The Joy of Love: 9 Moments to Savor in Amoris Laetitia

In the coming days, those involved in reading ecclesial tealeaves will pour over Pope Francis’ apostolic exhortation on love in the family (Amoris Laetitia) seeking places where the Holy Father is proposing doctrinal development in a theology of marriage. Others will look for various episcopal influences: Is this section influenced by Cardinal Kasper or Cardinal Ouellet or Archbishop Chaput? Coverage of said document will focus almost exclusively on what Pope Francis refers to as the “irregular” or “difficult” situations: divorced and remarried Catholics (who have not received an annulment) but want to return to Eucharistic communion and those couples who are cohabitating before the sacrament of marriage. But, any reader of the document can discern that what is set forth by Pope Francis is not a Jesuitical way of reforming Church doctrine. It is a substantive, transformative, Christo-centric, Pneumatological, and Eucharistic vision of marriage and family love. The reader of the document, especially if he or she happens to be a member of a family (because of the nature of procreation that will include all of us), cannot …

Time to Believe

Those struggling with religious doubt often believe it would be easier to have faith if they had been witnesses to Christ’s Resurrection. If only they had encountered the risen Lord along the road to Emmaus. If only they had seen the burial clothes in the empty tomb. Yet, on the Second Sunday of Easter, the Church deals with the presence of disbelief even among the first disciples. Locked away in a room on the Sunday of the Resurrection, Jesus dwells in the midst of the disciples, offering them peace. It is God’s very peace, the sudden irruption of life out of death. This peace is present in the power of the Holy Spirit, now given to the once scattered disciples through the breath of the risen Lord. Of course, as we all know, Thomas is absent. He cries out, perhaps in frustration, perhaps in sorrow, perhaps with a heart immersed in doubt, “Unless I see the mark of the nails in his hands and put my finger into the nail marks and put my hand …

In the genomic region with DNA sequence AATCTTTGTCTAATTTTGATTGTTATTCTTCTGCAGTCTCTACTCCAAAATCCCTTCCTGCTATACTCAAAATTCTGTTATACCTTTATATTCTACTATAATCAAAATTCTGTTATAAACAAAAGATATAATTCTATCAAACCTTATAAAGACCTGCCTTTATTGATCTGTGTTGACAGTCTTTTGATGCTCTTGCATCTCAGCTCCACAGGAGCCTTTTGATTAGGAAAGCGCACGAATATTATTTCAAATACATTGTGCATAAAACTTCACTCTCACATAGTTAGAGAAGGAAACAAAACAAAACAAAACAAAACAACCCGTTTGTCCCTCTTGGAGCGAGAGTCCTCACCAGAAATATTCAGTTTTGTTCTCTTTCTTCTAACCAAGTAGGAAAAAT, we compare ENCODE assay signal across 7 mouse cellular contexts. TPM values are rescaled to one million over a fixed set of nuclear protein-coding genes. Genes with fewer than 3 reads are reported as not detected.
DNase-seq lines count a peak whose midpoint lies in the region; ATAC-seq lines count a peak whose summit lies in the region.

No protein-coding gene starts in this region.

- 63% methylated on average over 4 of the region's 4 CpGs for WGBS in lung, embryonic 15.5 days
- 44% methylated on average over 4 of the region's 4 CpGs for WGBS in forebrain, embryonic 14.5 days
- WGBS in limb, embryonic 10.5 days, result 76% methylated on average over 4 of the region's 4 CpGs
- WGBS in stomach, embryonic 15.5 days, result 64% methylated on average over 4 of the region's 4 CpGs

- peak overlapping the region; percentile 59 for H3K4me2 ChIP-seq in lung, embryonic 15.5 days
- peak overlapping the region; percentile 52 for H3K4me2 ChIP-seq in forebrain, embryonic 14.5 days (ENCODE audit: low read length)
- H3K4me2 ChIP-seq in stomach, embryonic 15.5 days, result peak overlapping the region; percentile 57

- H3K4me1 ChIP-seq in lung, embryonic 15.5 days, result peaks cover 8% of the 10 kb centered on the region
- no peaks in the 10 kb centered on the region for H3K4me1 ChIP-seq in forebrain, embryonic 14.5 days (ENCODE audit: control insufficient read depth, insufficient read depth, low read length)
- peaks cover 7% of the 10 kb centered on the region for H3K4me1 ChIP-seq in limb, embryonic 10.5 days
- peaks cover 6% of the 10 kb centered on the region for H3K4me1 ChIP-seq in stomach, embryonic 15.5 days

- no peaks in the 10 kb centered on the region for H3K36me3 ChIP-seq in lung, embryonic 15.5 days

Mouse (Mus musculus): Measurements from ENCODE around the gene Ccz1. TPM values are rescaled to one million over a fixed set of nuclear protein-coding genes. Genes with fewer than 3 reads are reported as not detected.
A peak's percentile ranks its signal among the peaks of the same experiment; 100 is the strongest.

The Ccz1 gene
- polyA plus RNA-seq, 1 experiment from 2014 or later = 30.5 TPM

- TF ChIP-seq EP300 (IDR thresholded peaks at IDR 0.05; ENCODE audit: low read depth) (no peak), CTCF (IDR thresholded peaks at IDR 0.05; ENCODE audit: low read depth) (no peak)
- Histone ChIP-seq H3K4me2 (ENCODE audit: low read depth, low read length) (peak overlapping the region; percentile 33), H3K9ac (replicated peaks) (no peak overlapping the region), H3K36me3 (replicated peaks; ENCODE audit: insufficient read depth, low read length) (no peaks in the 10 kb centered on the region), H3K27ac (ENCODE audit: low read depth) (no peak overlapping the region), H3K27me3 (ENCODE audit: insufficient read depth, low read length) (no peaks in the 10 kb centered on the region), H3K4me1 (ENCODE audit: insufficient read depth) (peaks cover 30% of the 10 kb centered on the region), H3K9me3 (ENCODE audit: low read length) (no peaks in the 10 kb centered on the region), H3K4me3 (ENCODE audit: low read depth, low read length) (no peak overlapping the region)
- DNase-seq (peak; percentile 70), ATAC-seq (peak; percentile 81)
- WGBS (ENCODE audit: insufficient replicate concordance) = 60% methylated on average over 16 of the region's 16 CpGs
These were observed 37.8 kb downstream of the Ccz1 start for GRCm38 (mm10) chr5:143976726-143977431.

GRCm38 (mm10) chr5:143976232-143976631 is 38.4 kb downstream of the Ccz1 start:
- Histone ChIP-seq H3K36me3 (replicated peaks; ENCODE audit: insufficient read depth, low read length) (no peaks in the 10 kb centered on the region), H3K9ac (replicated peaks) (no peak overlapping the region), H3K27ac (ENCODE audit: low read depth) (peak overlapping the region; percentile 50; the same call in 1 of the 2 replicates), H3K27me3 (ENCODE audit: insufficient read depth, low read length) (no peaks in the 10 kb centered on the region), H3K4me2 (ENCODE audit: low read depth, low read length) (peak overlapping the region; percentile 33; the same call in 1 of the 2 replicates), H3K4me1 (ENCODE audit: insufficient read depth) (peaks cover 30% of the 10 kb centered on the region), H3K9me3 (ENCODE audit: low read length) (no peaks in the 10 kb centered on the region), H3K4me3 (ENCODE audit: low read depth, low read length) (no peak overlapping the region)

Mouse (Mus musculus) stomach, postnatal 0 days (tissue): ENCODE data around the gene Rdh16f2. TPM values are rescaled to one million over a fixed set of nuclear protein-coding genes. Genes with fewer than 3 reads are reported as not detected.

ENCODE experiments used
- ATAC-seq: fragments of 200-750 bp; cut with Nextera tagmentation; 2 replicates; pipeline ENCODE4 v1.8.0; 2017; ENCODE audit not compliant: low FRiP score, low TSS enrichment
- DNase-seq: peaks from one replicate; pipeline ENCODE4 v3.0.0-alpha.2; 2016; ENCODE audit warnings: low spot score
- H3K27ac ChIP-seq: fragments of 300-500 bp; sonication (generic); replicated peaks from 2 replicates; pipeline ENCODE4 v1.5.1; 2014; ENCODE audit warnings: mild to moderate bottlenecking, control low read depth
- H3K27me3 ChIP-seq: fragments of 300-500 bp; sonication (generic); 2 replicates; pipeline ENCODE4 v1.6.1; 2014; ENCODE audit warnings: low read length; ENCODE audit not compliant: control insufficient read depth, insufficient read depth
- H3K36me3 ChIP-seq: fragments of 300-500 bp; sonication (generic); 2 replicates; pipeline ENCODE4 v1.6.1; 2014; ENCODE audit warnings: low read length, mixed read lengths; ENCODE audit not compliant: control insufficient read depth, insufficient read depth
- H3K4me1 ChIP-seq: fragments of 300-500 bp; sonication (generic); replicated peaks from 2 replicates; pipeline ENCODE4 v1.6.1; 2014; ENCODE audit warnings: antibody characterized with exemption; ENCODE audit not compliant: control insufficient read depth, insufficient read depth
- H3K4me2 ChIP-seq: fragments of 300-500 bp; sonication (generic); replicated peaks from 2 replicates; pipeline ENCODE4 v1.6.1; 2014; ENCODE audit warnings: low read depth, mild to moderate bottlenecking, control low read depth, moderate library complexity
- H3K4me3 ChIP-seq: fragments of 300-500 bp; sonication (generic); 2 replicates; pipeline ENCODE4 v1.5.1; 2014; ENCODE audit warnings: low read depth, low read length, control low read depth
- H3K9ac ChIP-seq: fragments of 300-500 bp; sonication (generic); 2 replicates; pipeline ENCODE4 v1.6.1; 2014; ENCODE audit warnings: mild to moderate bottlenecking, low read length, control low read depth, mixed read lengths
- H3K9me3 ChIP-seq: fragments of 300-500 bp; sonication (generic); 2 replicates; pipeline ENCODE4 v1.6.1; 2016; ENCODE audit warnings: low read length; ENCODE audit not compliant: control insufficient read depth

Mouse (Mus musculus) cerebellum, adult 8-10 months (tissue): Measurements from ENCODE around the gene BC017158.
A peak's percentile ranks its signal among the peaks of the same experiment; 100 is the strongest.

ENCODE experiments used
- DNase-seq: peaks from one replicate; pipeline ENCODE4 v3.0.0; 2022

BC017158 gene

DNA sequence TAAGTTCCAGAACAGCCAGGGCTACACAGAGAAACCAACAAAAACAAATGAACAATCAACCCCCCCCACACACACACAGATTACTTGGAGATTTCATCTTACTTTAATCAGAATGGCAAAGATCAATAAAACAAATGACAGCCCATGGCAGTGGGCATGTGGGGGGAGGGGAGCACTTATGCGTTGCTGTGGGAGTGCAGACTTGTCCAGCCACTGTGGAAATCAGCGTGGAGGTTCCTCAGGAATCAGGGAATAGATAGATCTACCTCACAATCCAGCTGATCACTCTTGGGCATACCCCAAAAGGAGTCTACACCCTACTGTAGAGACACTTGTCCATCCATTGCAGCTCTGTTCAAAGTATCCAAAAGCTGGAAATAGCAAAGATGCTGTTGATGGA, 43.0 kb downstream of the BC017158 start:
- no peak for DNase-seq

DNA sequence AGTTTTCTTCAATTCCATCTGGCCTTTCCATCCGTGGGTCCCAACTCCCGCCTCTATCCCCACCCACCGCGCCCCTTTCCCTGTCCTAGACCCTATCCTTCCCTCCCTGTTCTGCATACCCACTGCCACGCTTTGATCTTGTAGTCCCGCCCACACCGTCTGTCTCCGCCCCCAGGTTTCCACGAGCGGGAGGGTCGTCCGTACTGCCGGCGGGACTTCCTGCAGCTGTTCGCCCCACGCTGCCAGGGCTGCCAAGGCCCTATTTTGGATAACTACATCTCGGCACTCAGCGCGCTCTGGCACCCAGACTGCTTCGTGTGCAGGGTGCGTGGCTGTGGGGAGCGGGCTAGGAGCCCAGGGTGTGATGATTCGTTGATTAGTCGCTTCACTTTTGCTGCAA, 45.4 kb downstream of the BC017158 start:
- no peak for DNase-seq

Entertaining Ourselves to Death

On Morning Edition, Steve Inskeep interviewed Senator Marco Rubio about last night’s Republican debate. Like many political interviews, it included grandstanding in which Senator Rubio offered talking points rather than answering questions. But, the substance of the interview was never really about Rubio: it was about Trump. It was about Rubio’s insulting of Trump. It was about Rubio’s pledge to vote for the Republican nominee, even if that was Trump. It was about Trump’s vulgarity. Rubio was trumped by Trump. The present political climate in the United States reminds me of David Foster Wallace’s Infinite Jest. The American people in the person of Donald Trump have found “The Entertainment” that we cannot pull our eyes away from. Our news organizations are participating in this act of entertainment, since after all, this is what we demand. Everything comes back to Donald, whose campaign is infinitely entertaining. We are entertaining ourselves to death. One wonders if there is any way out of this present political malaise. A way to rip ourselves away from “The Entertainment” of a campaign …